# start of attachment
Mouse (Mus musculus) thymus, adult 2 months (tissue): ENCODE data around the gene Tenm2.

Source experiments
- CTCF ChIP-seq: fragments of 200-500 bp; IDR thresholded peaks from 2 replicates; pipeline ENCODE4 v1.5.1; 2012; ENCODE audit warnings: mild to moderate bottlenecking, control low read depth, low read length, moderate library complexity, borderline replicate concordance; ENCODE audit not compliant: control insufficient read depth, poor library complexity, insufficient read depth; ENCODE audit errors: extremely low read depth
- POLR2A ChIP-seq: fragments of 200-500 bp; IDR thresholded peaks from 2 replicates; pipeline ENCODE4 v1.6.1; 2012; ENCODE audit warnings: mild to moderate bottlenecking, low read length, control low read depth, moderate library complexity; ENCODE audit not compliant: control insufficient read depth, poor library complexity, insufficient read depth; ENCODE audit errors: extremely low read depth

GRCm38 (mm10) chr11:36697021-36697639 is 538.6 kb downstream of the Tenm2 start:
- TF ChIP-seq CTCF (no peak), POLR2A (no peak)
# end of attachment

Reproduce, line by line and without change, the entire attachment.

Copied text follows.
Mouse (Mus musculus) thymus, adult 2 months (tissue): ENCODE data around the gene Tenm2.

Source experiments
- CTCF ChIP-seq: fragments of 200-500 bp; IDR thresholded peaks from 2 replicates; pipeline ENCODE4 v1.5.1; 2012; ENCODE audit warnings: mild to moderate bottlenecking, control low read depth, low read length, moderate library complexity, borderline replicate concordance; ENCODE audit not compliant: control insufficient read depth, poor library complexity, insufficient read depth; ENCODE audit errors: extremely low read depth
- POLR2A ChIP-seq: fragments of 200-500 bp; IDR thresholded peaks from 2 replicates; pipeline ENCODE4 v1.6.1; 2012; ENCODE audit warnings: mild to moderate bottlenecking, low read length, control low read depth, moderate library complexity; ENCODE audit not compliant: control insufficient read depth, poor library complexity, insufficient read depth; ENCODE audit errors: extremely low read depth

GRCm38 (mm10) chr11:36697021-36697639 is 538.6 kb downstream of the Tenm2 start:
- TF ChIP-seq CTCF (no peak), POLR2A (no peak)